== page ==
• NRL Researchers Advance Fleet Weather Predictions Through Innovation, Collaboration

    The U.S. Naval Research Laboratory’s Marine Meteorology Division in Monterey, California, houses a team of scientists and engineers who work in conjunction with the lab’s broader scientific community to provide the fleet with the most accurate weather forecasts possible.

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  • Scientists unveil new satellite-based global drought severity index

    Enhanced monitoring tool adds groundwater storage to assessment factors

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  • How a Wayward Arctic Current Could Cool the Climate in Europe

    For millennia, the Beaufort Gyre — a massive wind-driven current in the Arctic Ocean — has been regulating climate and sea ice formation at the top of the world. Like a giant spinning top, the gyre corrals vast amounts of sea ice. Trapped in this clockwise swirl, the ice has historically had more time to thicken than it generally does in other parts of the Arctic Ocean, where currents such as the Trans Polar Drift transport the ice into the warmer north Atlantic more rapidly. In this way, the Beaufort Gyre — located north of Alaska and Canada’s Yukon Territory — has helped create the abundant layers of sea ice that, until recently, covered large parts of the Arctic Ocean year-round.

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  • Climate change could increase volcano eruptions

    Shrinking glacier cover could lead to increased volcanic activity in Iceland, scientists have warned.

    A new study, led by the University of Leeds, found there was less volcanic activity in Iceland when glacier cover was more extensive. As the glaciers melted, volcanic eruptions increased due to subsequent changes in surface pressure.

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  • Extreme fieldwork, drones, climate modeling yield new insights about Greenland's melting ice sheet

    A new UCLA-led study reinforces the importance of collaboration in assessing the effects of climate change.

    The research, published today in the journal Proceedings of the National Academy of Sciences, offers new insights about previously unknown factors affecting Greenland’s melting ice sheet, and it could ultimately help scientists more accurately predict how the phenomenon could cause sea levels to rise.

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  • Transformation to wind and solar could be achieved with low indirect greenhouse gas emissions

    Different low carbon technologies from wind or solar energy to fossil carbon capture and sequestration (CCS) differ greatly when it comes to indirect greenhouse gas emissions in their life cycle. This is the result of a comprehensive new study conducted by an international team of scientists that is now published in the journal Nature Energy. Unlike what some critics argue, the researchers not only found that wind and solar energy belong to the more favorable when it comes to life-cycle emissions. They also show that a full decarbonization of the global power sector by scaling up these technologies would induce only modest indirect greenhouse gas emissions – and hence not impede the transformation towards a climate-friendly power system.

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  • Researchers establish long-sought source of ocean methane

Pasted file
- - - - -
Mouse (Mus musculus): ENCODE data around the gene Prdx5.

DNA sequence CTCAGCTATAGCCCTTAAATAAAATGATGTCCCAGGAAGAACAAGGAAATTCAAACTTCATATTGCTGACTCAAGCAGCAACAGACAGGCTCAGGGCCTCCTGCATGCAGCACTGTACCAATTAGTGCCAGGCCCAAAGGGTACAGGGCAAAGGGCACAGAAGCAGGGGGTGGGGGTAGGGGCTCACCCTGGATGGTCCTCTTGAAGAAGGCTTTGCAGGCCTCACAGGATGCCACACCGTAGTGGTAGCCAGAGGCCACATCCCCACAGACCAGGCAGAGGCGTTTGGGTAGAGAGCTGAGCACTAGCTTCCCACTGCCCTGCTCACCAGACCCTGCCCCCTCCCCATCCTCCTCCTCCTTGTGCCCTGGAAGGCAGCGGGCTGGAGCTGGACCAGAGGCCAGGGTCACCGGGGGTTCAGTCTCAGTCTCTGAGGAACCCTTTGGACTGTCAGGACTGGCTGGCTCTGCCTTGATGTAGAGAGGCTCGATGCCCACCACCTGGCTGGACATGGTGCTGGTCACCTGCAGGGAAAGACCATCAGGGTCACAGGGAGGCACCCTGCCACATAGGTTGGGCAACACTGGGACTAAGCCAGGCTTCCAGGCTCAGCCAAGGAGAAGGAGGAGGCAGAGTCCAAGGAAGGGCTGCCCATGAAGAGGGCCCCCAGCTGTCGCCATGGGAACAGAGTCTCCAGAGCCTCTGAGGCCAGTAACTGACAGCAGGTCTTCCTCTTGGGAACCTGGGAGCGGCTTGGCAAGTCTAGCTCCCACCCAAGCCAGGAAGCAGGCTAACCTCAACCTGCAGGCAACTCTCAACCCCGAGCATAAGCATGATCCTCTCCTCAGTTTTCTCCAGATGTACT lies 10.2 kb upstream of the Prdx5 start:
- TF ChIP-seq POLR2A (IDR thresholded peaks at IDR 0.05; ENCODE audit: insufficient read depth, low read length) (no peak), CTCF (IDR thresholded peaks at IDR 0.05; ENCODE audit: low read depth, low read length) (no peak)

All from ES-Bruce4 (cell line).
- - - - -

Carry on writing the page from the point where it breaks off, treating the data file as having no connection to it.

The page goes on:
An abundant enzyme in marine microbes may be responsible for production of the greenhouse gas.  Industrial and agricultural activities produce large amounts of methane, a greenhouse gas that contributes to global warming. Many bacteria also produce methane as a byproduct of their metabolism. Some of this naturally released methane comes from the ocean, a phenomenon that has long puzzled scientists because there are no known methane-producing organisms living near the ocean’s surface.

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  • Transportation Replaces Power in U.S. as Top Source of CO2 Emissions

    Power plants have been the biggest source of greenhouse gas emissions in the United States for more than 40 years. But according to new data from the U.S. Energy Information Administration, transportation has now claimed the top spot.

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  • New screening technique will allow crop breeders to develop drought resistant varieties faster

    Chithra Karunakaran and Karen Tanino’s team developed a simple non-destructive method to screen hundreds of wheat leaf samples in a day, reducing the time and cost associated with traditional breeding programs to select varieties for drought tolerance. Their findings were published in the November issue of Physiologia Plantarum.

    “Developing these types of tools better enables physiologists to complement breeding programs,” said Tanino, a professor of plant sciences at the University of Saskatchewan.

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  • Quantifying the Greenhouse Gas Footprint of Crop Cultivation

    "Climate-smart” crop cultivation, characterized by a low greenhouse gas (GHG) footprint, low synthetic nitrogen consumption, and simultaneously high yields (Figure 1), is an approach in agriculture for implementing the Paris Agreement as part of mitigating climate change. The GHG footprint is an index used to indicate the climate change impact potential exerted by crop production. It is therefore crucial to accurately quantify the GHG footprints of crop cultivation systems. However, severe problems or drawbacks in the quantification of GHG footprints still exist, which has limited the applicability of the GHG footprint in crop cultivation.

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